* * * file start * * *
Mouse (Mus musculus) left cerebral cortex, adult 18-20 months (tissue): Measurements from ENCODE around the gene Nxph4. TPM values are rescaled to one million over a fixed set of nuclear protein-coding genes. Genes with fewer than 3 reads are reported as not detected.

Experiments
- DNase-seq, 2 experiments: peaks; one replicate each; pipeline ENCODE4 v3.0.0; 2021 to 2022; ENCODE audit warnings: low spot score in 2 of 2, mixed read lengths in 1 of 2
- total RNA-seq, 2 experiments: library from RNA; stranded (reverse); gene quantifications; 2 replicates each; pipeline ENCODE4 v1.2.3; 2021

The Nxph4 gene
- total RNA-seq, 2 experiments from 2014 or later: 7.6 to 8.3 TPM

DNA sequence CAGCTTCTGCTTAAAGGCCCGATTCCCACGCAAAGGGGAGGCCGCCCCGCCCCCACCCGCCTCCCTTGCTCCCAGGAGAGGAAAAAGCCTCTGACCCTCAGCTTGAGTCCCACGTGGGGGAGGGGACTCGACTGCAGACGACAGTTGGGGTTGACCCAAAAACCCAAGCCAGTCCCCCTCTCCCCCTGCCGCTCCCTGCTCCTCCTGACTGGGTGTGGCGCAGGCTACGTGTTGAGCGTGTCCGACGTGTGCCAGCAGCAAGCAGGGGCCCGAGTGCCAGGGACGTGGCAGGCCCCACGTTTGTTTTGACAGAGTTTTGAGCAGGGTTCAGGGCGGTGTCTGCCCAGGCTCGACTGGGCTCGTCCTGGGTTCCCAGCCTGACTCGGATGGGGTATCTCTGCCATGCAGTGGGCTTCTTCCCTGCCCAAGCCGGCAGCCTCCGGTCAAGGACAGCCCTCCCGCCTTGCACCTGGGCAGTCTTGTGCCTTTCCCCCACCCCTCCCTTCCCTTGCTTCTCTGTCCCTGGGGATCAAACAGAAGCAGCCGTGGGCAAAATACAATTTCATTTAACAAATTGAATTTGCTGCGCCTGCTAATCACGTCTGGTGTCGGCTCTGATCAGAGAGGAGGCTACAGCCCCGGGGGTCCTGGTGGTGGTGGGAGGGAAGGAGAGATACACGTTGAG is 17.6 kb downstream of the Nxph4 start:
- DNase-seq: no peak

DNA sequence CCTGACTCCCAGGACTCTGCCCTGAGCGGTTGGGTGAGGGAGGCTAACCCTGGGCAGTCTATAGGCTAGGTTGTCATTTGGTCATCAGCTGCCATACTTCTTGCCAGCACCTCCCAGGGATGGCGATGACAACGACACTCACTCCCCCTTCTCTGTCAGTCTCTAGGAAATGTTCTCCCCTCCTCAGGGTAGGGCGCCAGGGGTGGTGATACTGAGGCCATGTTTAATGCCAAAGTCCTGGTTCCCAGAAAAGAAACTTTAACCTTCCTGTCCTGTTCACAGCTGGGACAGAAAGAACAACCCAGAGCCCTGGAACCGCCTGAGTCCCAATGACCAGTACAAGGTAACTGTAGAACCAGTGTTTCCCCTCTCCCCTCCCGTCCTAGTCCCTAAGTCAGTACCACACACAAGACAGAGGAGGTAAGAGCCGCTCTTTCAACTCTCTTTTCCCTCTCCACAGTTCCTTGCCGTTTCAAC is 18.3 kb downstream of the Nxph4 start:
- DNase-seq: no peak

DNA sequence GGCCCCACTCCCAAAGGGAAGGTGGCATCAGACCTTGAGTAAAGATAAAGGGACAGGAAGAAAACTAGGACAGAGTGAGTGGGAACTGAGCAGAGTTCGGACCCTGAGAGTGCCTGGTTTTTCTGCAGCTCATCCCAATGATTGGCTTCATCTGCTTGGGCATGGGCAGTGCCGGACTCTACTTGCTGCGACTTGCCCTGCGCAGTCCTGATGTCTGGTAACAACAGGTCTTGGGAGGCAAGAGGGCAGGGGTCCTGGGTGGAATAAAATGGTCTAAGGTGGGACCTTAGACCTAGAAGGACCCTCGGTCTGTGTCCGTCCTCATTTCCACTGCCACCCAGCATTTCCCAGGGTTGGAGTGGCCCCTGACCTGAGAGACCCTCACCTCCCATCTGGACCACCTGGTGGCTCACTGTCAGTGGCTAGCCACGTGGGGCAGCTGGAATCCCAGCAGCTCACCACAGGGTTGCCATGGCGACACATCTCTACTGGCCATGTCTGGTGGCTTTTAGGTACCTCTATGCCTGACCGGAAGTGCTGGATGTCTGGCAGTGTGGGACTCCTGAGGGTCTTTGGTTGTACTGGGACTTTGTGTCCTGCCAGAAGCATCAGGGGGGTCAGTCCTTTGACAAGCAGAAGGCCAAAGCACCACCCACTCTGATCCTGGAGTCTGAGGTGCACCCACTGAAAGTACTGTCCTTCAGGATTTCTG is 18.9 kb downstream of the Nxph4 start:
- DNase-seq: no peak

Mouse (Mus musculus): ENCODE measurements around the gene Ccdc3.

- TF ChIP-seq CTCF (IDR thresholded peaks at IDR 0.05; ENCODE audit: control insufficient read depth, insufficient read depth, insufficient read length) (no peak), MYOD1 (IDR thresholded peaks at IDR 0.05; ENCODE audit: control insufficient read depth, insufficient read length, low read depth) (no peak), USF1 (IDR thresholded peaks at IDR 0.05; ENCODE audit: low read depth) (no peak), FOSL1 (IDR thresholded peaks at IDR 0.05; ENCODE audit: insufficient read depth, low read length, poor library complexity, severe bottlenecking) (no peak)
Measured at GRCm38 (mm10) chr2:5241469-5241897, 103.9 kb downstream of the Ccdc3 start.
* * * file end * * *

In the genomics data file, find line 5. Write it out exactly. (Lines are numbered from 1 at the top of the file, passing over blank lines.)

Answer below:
The Nxph4 gene